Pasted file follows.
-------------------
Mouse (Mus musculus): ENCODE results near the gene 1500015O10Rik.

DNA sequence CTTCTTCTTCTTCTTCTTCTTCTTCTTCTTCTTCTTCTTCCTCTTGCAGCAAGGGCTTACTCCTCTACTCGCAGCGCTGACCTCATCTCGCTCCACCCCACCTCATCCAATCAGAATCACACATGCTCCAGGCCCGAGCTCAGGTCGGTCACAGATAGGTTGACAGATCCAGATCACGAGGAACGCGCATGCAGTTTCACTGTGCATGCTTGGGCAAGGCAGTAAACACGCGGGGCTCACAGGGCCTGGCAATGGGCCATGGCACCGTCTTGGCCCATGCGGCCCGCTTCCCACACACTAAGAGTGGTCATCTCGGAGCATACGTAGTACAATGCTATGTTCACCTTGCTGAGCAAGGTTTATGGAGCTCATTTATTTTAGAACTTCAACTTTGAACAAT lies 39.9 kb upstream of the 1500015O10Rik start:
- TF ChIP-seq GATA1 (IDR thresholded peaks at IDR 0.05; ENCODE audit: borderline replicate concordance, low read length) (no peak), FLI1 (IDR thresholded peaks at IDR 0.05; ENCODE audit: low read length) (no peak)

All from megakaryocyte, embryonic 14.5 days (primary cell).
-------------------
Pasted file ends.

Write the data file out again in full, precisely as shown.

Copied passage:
Mouse (Mus musculus): ENCODE results near the gene 1500015O10Rik.

DNA sequence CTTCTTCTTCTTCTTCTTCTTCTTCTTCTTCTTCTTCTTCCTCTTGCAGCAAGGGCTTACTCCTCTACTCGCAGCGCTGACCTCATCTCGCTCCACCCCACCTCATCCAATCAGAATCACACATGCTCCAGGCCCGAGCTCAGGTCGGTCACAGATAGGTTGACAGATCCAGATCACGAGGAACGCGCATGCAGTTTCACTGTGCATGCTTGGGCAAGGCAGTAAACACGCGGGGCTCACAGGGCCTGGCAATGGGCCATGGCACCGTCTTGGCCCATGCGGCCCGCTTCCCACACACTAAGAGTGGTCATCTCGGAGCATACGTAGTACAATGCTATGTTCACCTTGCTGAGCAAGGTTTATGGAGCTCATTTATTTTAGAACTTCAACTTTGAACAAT lies 39.9 kb upstream of the 1500015O10Rik start:
- TF ChIP-seq GATA1 (IDR thresholded peaks at IDR 0.05; ENCODE audit: borderline replicate concordance, low read length) (no peak), FLI1 (IDR thresholded peaks at IDR 0.05; ENCODE audit: low read length) (no peak)

All from megakaryocyte, embryonic 14.5 days (primary cell).